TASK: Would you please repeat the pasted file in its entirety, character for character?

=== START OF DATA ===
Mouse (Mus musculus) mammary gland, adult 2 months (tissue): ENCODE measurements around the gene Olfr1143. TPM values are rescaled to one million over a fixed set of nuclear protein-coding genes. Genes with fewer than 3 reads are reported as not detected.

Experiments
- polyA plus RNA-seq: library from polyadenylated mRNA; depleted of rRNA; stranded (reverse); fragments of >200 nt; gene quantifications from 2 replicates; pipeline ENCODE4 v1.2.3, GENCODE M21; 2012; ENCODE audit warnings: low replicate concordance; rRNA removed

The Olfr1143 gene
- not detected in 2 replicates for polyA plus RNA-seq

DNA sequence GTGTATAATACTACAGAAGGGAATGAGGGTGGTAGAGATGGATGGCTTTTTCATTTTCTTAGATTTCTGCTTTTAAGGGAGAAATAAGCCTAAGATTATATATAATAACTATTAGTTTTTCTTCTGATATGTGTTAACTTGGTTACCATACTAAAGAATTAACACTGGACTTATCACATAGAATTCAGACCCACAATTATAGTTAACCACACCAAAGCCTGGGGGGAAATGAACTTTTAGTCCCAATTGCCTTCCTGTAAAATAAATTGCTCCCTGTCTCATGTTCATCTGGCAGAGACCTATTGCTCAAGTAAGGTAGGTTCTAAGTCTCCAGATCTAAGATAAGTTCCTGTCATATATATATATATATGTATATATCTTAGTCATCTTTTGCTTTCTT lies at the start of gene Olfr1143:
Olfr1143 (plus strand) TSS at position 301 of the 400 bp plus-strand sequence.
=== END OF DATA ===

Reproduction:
Mouse (Mus musculus) mammary gland, adult 2 months (tissue): ENCODE measurements around the gene Olfr1143. TPM values are rescaled to one million over a fixed set of nuclear protein-coding genes. Genes with fewer than 3 reads are reported as not detected.

Experiments
- polyA plus RNA-seq: library from polyadenylated mRNA; depleted of rRNA; stranded (reverse); fragments of >200 nt; gene quantifications from 2 replicates; pipeline ENCODE4 v1.2.3, GENCODE M21; 2012; ENCODE audit warnings: low replicate concordance; rRNA removed

The Olfr1143 gene
- not detected in 2 replicates for polyA plus RNA-seq

DNA sequence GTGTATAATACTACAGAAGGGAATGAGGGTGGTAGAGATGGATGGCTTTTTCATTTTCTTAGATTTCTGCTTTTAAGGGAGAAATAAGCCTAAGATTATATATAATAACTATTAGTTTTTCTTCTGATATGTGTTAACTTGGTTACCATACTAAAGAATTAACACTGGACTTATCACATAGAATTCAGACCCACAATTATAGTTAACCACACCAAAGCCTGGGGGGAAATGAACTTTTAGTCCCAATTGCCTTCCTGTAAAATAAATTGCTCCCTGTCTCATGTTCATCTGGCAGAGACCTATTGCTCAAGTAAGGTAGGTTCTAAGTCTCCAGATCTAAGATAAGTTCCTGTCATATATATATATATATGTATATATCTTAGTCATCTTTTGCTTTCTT lies at the start of gene Olfr1143:
Olfr1143 (plus strand) TSS at position 301 of the 400 bp plus-strand sequence.